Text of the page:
Blog: Food waste

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Of course Bravo readers know just how important food recovery and reduction of food waste is to Bon Appétit’s core values. So imagine how tickled Executive Chef/General Manager Ron Stewart of RS5 Café was to form a partnership with a farm that will let Bon Appétit feed the farm’s animals as well as its fields.

Bon Appétit is enacting waste reduction initiatives companywide — and while the leadership role is comfortable, making the action a partnership feels even more agreeable. Bon Appétit at Wheaton College in Wheaton, IL, partnered with student government to promote going trayless.

Watch out California, there’s a new “green” college in town — one you might not have encountered! At Marymount California University in Los Angeles (formerly known as Marymount College), Bon Appétit General Manager Donna Novotney and Executive Chef Luis Jimenez have worked closely with the college’s sustainability officer, Kathleen Talbot, to tackle waste in the dining hall head on. In one semester they’ve gone trayless, phased out Styrofoam to-go containers, successfully implemented a reusable to-go container program, started a student garden, and launched a living herb wall!

Today the Food Recovery Network, a student run organization dedicated to recovering leftover food from college campuses to give to those in need, will be rolling out the newest resource for their organizing toolkit: A Guide to Food Recovery for Chefs and Managers (PDF). Bon Appétit Management Company is proud to have partnered with FRN to create this resource, which is specifically designed to help campus dining services at schools around the country — not just Bon Appétit ones — work with students to launch food recovery programs.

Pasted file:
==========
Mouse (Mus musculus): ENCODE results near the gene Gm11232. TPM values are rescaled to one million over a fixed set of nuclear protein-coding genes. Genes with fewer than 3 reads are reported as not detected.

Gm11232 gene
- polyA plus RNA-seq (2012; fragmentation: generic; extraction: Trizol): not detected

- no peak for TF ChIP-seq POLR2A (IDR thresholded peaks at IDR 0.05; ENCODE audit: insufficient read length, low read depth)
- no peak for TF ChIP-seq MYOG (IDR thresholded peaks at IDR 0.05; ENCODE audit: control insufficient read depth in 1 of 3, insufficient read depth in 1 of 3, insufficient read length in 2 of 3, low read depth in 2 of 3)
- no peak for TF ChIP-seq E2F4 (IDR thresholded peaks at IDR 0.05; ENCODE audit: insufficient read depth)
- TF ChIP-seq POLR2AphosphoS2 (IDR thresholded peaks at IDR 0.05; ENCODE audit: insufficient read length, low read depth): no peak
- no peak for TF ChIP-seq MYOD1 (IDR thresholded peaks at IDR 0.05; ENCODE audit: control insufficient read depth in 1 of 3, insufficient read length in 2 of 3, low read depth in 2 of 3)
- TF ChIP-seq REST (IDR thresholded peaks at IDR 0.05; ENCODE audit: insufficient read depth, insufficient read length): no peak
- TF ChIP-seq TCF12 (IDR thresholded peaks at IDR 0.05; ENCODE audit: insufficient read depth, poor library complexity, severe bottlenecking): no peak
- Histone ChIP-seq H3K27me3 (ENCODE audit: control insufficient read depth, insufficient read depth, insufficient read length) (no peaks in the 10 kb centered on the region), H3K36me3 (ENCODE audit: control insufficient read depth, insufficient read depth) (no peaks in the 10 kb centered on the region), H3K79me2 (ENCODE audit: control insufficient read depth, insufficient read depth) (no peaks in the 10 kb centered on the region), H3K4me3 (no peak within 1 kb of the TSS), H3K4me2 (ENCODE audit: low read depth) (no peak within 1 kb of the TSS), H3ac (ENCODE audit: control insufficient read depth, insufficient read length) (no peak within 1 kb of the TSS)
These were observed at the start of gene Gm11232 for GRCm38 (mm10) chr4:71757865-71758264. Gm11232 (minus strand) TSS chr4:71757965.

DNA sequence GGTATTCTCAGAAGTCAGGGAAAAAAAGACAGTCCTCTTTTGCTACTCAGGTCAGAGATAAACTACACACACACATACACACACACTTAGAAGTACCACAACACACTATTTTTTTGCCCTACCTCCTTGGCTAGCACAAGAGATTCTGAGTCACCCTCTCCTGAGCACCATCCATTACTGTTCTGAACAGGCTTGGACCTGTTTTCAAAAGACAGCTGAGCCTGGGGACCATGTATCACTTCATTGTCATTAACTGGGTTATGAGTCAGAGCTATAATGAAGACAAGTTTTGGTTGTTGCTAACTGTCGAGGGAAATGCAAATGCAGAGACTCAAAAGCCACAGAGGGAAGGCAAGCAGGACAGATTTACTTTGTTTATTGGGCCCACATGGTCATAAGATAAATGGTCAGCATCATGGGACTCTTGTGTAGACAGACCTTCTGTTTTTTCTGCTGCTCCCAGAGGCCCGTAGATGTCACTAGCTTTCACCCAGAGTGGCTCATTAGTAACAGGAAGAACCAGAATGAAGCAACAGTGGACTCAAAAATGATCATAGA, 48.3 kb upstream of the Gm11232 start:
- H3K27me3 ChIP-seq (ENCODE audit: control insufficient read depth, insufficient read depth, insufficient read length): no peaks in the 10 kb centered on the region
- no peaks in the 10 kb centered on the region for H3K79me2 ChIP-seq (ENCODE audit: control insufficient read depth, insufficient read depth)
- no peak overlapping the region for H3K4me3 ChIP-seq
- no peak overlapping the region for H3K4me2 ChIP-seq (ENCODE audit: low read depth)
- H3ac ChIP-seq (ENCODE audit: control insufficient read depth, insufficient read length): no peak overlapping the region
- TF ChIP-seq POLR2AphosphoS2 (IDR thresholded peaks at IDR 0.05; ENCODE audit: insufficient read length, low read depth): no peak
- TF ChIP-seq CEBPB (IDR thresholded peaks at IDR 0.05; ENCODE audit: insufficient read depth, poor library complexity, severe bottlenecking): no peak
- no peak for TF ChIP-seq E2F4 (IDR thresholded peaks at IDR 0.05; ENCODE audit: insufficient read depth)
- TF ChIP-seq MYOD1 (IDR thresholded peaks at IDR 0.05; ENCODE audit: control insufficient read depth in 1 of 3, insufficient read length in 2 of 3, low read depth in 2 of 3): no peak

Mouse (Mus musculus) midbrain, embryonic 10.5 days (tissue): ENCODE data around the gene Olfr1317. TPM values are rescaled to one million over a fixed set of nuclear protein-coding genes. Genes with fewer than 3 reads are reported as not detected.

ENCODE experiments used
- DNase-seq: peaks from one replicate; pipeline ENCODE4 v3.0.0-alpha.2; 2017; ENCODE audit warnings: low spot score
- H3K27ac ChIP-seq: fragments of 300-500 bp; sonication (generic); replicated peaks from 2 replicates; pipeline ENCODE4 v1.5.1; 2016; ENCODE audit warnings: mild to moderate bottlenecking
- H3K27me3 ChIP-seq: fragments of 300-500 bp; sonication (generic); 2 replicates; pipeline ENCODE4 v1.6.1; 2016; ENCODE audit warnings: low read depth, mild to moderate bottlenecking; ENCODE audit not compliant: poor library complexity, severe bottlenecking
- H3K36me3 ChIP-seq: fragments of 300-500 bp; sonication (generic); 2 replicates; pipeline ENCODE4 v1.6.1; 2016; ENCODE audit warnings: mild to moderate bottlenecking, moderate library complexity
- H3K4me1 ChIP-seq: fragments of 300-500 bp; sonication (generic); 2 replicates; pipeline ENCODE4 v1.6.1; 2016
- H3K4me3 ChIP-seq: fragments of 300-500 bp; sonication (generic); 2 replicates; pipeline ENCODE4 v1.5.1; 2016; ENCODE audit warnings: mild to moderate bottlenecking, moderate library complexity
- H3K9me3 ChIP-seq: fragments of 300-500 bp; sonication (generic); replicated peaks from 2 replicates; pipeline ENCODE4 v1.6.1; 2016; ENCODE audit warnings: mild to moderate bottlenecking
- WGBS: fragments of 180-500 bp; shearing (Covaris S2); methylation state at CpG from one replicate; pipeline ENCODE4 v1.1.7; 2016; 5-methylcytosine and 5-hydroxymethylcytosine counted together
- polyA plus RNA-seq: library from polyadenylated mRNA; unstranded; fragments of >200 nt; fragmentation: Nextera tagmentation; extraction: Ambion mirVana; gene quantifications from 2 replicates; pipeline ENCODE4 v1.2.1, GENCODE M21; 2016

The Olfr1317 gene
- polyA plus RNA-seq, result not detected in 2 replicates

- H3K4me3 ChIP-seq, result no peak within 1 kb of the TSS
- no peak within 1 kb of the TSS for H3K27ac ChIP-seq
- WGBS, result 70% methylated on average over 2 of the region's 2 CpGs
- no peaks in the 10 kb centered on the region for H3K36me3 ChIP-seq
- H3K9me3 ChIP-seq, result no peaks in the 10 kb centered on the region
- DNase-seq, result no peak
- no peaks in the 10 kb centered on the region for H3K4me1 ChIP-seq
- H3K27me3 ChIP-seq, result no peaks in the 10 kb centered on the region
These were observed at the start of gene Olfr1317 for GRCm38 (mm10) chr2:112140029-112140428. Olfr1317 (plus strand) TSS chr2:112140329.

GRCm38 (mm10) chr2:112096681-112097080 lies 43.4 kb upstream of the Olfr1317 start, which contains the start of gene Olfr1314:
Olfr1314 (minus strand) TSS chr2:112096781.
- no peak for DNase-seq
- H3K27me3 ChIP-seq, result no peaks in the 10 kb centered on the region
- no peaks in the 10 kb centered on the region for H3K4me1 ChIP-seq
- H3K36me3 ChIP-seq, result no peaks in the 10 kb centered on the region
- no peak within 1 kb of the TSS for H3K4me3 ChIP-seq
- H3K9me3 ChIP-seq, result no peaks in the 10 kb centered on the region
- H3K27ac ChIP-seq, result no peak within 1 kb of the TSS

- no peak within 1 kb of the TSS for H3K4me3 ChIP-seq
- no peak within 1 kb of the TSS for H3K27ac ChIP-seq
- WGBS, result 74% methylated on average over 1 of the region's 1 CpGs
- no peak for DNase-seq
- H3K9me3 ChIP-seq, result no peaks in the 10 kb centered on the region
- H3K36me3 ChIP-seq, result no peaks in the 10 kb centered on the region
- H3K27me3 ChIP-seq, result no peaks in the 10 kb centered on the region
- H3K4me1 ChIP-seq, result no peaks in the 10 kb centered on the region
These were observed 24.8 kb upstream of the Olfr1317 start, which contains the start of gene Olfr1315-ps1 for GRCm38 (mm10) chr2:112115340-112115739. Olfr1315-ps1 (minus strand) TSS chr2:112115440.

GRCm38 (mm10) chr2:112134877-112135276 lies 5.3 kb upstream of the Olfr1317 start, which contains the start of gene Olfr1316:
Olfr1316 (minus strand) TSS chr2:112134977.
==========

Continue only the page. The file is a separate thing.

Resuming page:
When our chefs at Reed and Lewis & Clark Colleges first sat down with Ava Mikolavich from Urban Gleaners to discuss a food recovery program they were skeptical of how much food they could actually donate. Yet since April, the two cafés have donated a total of more than 5,000 pounds of food!

Still, as Dani Turk from the hunger relief organization Food Life Line once said, “Though it may seem like nothing, one piece of lasagna is still a dinner for a person in need.” So in April, the two schools began donating leftover food that would otherwise go to waste to Urban Gleaners.

It’s not easy being green, as a certain frog once sang, and it’s even less easy getting your practices certified green. But that’s exactly the feat that BonAppétit at VMware in Palo Alto, CA, accomplished in February, when it became a Bay Area Certified Green Business.

In the United States, 40% of food goes uneaten. Just so we’re clear, that’s nearly half. Yet one in every six Americans lacks a secure supply of food. Waste is happening at every part of the supply chain: thousands of pounds of fresh vegetables are being left in the fields to rot, blemished produce are being tossed at our supermarkets, restaurants are dumping perfectly good leftovers, and consumers are letting food waste away in their refrigerators. Clearly, we have a problem.

Since I first heard it was possible, it has been a dream of mine to own a car that runs on waste vegetable oil — burning a resource widely regarded as trash. Starting last summer, I was finally able to make that dream a reality.